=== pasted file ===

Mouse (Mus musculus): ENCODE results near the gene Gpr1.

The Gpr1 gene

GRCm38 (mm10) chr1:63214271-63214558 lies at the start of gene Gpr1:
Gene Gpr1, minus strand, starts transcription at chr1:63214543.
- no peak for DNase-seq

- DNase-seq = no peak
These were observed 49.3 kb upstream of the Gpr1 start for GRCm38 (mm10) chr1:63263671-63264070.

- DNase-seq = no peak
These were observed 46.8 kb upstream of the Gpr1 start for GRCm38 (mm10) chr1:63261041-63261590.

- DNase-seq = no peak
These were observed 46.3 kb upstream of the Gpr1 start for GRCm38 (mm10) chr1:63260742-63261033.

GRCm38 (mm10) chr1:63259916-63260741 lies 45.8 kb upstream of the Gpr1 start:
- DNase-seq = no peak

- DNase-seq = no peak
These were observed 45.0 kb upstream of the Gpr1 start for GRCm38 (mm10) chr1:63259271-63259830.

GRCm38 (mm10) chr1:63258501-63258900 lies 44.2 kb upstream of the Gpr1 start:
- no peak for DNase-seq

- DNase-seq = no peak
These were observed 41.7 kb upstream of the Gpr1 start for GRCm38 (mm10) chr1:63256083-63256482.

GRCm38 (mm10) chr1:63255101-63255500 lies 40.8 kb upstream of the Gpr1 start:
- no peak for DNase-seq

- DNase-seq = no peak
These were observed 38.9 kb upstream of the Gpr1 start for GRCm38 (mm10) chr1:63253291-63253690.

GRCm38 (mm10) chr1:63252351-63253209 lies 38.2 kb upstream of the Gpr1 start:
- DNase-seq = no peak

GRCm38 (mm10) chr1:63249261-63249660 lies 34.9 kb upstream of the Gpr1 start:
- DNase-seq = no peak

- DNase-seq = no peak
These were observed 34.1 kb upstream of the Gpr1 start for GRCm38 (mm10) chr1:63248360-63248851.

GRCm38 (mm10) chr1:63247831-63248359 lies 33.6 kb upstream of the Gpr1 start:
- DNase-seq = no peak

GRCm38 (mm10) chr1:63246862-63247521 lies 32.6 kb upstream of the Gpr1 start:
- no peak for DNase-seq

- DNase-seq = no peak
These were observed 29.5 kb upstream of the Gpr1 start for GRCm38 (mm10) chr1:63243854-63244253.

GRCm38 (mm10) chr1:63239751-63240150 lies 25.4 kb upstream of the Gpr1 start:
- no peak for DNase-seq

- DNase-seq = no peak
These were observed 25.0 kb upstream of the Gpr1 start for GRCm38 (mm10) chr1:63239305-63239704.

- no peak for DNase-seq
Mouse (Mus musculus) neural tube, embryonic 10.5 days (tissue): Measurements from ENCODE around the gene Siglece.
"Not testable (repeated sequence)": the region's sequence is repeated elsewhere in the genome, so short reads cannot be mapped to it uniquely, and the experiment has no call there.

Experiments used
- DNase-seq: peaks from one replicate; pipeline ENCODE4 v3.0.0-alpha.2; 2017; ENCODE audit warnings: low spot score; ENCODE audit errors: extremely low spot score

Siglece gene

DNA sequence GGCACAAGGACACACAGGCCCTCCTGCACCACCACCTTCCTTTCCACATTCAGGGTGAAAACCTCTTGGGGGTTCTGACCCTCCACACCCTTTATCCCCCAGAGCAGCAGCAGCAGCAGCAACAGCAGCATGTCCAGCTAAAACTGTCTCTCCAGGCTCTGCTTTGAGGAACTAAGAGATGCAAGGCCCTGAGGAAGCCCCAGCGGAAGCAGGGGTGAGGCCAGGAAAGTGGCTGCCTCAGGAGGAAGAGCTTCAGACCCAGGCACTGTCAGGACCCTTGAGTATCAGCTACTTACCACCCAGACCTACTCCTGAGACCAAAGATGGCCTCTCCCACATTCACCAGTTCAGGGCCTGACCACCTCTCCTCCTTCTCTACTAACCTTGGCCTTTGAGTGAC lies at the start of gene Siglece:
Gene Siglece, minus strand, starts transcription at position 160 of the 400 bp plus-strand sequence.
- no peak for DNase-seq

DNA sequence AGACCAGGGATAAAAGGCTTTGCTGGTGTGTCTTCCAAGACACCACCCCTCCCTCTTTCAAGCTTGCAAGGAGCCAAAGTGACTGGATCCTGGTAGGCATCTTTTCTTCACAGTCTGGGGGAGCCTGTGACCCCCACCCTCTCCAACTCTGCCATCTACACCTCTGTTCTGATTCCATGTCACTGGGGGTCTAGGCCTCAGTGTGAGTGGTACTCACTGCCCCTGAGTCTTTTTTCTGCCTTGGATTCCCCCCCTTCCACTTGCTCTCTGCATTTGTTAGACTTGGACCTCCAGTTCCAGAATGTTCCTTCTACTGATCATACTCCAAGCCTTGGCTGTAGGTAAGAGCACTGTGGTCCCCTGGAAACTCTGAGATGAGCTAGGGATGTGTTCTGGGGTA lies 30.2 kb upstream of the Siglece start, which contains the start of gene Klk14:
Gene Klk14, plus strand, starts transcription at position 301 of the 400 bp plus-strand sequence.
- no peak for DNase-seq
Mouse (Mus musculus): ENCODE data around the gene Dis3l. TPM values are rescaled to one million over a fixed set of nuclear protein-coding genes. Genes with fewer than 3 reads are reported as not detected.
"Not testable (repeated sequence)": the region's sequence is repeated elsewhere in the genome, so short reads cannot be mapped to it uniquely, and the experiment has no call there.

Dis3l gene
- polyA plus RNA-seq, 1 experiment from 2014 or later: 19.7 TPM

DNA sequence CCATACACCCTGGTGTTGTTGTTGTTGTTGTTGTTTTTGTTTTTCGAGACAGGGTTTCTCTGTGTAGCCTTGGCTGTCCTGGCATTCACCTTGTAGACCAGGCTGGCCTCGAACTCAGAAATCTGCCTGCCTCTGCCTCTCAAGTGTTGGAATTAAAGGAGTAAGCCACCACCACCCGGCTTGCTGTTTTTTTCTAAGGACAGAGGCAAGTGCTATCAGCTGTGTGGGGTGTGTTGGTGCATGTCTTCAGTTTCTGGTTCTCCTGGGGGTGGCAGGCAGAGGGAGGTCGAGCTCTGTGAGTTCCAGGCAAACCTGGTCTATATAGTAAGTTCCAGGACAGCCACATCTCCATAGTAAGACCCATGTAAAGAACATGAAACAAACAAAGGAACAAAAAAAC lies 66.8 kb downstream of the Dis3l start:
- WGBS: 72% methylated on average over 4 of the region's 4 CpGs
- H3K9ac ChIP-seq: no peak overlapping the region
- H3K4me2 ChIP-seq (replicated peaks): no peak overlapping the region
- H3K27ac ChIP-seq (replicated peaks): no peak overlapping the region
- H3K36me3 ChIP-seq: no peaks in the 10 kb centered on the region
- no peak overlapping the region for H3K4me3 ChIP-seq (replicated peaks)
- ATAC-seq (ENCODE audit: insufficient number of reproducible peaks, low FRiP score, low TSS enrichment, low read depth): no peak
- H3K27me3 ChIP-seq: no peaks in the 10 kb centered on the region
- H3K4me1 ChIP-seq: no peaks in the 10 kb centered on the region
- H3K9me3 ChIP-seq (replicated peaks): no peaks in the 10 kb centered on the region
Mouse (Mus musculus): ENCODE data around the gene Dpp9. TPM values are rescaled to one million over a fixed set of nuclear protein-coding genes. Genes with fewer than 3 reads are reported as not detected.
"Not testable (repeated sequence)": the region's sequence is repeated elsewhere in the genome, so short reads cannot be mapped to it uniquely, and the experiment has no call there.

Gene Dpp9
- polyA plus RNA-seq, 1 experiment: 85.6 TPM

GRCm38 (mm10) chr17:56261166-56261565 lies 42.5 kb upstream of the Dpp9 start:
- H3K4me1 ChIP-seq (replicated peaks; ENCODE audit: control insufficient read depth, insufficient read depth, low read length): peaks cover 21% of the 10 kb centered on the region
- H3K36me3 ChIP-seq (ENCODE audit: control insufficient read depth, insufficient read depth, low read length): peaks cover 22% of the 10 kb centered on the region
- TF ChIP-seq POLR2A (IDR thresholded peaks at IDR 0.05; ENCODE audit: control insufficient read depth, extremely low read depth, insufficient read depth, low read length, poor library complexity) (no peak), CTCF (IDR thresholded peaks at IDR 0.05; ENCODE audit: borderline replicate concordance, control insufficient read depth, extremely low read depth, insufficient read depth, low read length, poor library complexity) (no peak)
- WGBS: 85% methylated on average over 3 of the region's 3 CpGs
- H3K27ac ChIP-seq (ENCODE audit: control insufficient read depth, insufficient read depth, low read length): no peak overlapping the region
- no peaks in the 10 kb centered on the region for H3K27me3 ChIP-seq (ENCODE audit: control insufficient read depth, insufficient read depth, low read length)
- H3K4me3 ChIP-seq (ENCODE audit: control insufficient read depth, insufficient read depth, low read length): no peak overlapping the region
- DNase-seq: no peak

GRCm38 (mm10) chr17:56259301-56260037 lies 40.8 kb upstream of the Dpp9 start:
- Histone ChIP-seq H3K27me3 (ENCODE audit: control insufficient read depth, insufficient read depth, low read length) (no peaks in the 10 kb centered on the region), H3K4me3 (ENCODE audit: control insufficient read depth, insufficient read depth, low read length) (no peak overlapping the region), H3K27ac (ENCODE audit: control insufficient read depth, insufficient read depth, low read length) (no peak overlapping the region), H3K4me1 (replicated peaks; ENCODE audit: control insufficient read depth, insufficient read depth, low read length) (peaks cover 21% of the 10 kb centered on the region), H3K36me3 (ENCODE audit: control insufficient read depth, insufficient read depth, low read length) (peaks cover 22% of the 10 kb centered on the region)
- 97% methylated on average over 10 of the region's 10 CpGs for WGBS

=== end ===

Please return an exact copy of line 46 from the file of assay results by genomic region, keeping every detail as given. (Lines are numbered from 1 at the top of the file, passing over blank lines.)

DNA sequence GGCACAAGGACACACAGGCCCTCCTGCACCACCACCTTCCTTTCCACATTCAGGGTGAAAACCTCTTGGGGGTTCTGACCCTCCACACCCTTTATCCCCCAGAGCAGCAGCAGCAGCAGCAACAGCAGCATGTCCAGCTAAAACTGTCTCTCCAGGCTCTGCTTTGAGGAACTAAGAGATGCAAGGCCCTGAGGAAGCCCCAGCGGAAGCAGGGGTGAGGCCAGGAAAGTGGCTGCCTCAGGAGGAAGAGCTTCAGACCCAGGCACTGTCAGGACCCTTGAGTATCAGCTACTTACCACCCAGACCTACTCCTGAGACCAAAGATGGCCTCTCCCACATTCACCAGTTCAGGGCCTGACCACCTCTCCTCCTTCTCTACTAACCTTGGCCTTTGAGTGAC lies at the start of gene Siglece: